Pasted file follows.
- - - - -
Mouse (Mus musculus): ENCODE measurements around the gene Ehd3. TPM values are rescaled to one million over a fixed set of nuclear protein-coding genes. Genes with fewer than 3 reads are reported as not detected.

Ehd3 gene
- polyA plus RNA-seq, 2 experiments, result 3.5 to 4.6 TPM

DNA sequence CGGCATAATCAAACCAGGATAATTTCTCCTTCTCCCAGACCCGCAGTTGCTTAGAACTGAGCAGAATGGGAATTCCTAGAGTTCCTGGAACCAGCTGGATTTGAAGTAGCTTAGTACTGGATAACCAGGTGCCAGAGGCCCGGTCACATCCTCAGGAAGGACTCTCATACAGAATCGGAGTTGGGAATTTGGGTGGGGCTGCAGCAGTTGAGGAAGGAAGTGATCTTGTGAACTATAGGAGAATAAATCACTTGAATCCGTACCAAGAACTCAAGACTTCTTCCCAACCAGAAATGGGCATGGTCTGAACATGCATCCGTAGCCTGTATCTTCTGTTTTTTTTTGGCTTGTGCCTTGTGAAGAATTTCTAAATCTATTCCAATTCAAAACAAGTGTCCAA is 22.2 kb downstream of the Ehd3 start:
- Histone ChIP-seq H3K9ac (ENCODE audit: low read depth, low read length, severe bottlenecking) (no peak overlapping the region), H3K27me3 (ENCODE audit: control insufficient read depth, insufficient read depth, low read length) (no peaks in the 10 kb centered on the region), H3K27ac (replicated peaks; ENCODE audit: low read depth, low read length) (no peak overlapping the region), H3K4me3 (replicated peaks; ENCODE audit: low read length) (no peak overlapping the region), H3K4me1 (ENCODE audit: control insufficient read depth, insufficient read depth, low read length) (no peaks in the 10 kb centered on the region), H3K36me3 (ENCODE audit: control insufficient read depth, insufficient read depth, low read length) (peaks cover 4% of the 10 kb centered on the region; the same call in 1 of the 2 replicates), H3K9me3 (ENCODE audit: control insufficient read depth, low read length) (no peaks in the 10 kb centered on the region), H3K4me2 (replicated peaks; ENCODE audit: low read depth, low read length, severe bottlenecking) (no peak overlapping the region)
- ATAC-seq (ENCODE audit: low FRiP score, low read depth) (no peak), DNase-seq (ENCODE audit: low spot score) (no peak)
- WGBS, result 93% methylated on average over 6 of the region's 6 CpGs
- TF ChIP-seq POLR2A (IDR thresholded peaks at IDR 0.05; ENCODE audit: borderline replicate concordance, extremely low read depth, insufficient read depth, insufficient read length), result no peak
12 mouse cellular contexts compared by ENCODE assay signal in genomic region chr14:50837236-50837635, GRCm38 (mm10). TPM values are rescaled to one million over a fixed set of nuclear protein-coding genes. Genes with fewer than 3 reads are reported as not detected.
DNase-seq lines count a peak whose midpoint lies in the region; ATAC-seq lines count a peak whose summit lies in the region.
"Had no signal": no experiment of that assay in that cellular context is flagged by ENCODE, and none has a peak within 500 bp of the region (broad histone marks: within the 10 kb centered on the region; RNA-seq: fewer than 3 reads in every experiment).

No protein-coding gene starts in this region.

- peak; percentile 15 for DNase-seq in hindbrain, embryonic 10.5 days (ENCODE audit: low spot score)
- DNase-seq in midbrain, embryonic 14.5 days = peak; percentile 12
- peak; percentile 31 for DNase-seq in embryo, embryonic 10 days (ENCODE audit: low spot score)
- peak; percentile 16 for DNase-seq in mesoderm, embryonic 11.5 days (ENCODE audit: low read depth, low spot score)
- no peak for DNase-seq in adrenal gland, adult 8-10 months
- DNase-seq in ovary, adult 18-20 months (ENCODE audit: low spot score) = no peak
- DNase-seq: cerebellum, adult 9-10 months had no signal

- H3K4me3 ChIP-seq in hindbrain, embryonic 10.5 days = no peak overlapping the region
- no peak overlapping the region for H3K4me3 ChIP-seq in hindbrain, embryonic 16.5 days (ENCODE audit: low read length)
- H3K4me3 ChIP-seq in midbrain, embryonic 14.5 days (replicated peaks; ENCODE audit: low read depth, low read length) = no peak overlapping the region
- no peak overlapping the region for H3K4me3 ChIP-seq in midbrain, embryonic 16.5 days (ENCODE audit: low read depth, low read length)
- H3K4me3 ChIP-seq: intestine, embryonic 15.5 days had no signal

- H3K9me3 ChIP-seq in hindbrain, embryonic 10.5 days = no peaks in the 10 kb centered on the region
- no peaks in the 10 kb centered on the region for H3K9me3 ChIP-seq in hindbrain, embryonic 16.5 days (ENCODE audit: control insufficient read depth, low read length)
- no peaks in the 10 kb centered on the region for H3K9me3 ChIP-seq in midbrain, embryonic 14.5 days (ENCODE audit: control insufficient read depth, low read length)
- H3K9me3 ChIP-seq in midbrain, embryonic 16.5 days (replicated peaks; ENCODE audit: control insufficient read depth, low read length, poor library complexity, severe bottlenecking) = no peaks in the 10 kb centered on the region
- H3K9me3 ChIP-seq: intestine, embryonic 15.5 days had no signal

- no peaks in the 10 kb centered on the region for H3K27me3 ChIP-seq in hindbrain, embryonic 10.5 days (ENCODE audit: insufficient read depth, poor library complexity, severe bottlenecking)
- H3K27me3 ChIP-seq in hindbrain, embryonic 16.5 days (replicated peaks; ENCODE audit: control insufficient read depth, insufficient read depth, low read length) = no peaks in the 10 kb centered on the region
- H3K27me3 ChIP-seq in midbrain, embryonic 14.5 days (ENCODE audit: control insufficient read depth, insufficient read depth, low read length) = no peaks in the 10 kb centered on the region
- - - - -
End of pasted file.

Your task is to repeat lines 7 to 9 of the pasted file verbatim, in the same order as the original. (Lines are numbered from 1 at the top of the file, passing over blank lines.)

- WGBS, result 93% methylated on average over 6 of the region's 6 CpGs
- TF ChIP-seq POLR2A (IDR thresholded peaks at IDR 0.05; ENCODE audit: borderline replicate concordance, extremely low read depth, insufficient read depth, insufficient read length), result no peak
12 mouse cellular contexts compared by ENCODE assay signal in genomic region chr14:50837236-50837635, GRCm38 (mm10). TPM values are rescaled to one million over a fixed set of nuclear protein-coding genes. Genes with fewer than 3 reads are reported as not detected.